I'm a fan of the Vancouver Canucks. I have been for most of my 23 years on this planet. The team's had some tremendous highs in that time, including runs to the Stanley Cup Finals in 1994 and again this year, but they've also had some tremendous lows (the whole Mark Messier and Mike Keenan era, for one). Still, if anything's more likely to make me abandon my fandom than an awful team struggling under the mismanagement of Keenan, it's a few entitled idiots who take a loss in Game Seven of the Stanley Cup Finals as an excuse to start destroying property. I'm watching the images on CBC right now, and it's absolutely horrifying. It's that sort of hatred and destruction that's the worst part of sports, and for it to show up here sickens me.
If I could do away with one thing in this world, it would be hate. Hate not only leads to suffering, but it blinds us, convinces us to think irrationally, and tells us that whatever disgusting feelings we have are just fine, because whoever they're aimed at isn't worthy of consideration. It's hate that spawns hyper-partisanship, where fans blindly clothe themselves in their teams' colours and ignore whatever happens on the other side. It's hate that leads to messes like the football hooliganism we've seen over in Europe, or the reported attacks on Canucks' fans out in Boston (which probably happened in Vancouver too).It's hate that leads us to believe that sports are more than just a game, more than just a fun diversion, but rather some divinely-ordained way of determining that one group of people is better than another group. That's not acceptable with races, religions, political beliefs or anything else, so why should it be the case in sports?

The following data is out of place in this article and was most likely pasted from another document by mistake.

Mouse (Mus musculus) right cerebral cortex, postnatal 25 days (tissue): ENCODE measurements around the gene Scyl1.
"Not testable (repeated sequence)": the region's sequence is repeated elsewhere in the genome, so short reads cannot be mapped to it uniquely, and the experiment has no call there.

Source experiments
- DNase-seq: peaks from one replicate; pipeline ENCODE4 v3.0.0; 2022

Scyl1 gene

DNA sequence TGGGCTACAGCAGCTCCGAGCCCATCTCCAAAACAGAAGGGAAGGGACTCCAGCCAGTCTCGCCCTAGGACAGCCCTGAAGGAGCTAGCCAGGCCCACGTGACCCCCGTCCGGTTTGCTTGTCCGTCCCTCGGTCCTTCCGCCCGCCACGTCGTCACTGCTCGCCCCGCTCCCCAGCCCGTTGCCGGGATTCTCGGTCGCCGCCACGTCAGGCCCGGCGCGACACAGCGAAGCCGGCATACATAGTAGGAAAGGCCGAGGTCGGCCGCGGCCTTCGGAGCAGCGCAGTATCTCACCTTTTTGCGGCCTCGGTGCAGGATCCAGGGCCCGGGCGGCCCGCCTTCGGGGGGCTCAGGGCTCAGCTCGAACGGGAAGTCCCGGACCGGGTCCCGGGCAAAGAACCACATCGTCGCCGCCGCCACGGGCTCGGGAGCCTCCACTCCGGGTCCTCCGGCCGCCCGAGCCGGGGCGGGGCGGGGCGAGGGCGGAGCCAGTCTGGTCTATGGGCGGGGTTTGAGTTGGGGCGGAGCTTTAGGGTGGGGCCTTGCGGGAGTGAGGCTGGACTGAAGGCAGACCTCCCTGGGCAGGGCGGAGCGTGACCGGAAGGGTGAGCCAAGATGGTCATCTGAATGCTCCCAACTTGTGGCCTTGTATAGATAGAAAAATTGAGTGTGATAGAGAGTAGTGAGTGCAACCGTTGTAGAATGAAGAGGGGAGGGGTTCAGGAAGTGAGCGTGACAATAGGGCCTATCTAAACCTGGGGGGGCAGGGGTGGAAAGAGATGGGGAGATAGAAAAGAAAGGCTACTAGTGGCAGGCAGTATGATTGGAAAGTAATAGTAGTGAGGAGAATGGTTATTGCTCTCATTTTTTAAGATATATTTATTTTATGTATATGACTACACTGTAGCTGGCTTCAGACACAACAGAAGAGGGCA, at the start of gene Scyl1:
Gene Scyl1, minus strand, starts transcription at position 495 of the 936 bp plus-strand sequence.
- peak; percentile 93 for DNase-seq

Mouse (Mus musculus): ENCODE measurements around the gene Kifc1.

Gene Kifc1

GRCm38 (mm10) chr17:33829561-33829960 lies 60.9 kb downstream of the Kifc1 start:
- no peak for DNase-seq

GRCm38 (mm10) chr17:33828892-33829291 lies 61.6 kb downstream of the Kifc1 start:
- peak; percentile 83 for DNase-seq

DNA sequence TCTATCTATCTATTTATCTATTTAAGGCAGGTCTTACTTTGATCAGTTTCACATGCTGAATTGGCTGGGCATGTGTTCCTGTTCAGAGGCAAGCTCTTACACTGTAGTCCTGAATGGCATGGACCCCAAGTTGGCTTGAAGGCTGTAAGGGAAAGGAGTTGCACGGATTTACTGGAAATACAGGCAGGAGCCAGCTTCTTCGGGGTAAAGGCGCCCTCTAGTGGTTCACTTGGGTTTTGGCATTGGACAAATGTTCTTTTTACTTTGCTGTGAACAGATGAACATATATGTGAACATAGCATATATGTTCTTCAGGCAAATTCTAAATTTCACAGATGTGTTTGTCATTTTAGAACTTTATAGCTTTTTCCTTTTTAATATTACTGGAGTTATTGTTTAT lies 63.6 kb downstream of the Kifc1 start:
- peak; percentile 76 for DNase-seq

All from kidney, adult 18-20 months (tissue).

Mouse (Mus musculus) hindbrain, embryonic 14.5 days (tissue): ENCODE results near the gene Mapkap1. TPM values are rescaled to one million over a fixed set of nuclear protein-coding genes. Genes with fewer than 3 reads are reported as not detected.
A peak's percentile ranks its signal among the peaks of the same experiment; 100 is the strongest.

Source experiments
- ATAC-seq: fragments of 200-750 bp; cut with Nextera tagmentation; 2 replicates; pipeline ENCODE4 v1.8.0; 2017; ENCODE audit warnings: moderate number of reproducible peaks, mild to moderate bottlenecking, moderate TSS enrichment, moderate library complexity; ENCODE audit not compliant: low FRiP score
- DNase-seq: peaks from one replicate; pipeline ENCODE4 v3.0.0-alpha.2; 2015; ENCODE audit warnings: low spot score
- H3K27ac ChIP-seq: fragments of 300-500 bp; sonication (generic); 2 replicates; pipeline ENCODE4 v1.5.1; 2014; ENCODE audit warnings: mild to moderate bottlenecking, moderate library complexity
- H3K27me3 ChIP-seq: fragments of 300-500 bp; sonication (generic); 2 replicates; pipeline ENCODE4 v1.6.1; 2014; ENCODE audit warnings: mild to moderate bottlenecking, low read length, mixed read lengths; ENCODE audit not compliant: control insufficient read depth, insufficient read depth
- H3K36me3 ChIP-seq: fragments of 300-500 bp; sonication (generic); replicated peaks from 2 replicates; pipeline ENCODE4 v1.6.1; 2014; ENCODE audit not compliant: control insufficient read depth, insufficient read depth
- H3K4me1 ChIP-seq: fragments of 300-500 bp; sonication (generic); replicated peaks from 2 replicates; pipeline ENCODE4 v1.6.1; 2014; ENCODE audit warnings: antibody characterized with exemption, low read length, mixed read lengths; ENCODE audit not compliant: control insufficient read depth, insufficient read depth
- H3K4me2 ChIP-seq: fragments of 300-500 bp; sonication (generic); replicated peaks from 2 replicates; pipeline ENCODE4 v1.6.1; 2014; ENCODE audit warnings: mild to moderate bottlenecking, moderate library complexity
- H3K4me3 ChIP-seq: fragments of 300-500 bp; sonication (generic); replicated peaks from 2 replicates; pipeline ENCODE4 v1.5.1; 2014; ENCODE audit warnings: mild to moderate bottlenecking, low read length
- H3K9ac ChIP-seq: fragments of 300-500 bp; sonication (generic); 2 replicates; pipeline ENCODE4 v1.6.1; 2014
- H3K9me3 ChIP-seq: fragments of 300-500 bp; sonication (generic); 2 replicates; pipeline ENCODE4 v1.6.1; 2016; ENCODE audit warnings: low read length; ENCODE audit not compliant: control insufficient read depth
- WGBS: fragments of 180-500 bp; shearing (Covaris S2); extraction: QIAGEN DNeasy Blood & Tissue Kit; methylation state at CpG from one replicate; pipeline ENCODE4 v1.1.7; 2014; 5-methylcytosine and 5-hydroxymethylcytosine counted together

I was reminded of this today thanks to a couple of excellent NBA pieces, one by Joe Posnanski on why there's nothing wrong with rooting against the cartoonish aspects of a character like LeBron James, and one by Tom Haberstroh on how even that kind of innocent hate tends to spill over into the personal. In my mind, both have points. There's nothing wrong with villains, in sports, literature, films or otherwise. There's nothing wrong with rooting against villains. The problem comes when "hate" is invoked, as it's a complicated term with a lot of baggage that can mean anything from "I dislike your team" to "I wish your star player's family dies." Part of that spectrum's obviously more acceptable than the rest, but our culture tends to glorify the hardcore "superfans", and one of the ways they show their devotion to their side is by hating the other side more than anyone else. That atmosphere is what leads to riots like the ones we've seen tonight in Vancouver.
These riots are just so short-sighted. If the Canucks' "fans" involved actually took the time to get to know some of the great Boston types out there, they'd realize they have far more in common with Bruins' fans than they think. Moreover, Vancouver made it to the Stanley Cup Finals and pushed the series to seven games; in a 30-team league, that's incredibly impressive. Throw in that randomness means the best team doesn't always win (contrary to narrative), and really, Vancouver fans have a fair bit to celebrate instead of things to get angry about. They didn't reach the top of the mountain this time, but they came as close as one possibly can. They're also in good shape to try again next year. To me, that's more of a reason for celebration than anger.
To the mobs of "fans" out looting and rioting, though, I hope you have fun. Your behaviour reflects on the rest of us who happen to live in the area, and it reflects on all the people who at one time or another have donned a Canucks jersey. Hopefully, it won't reflect on us too much, though. We may all be Canucks, but we're not all idiots.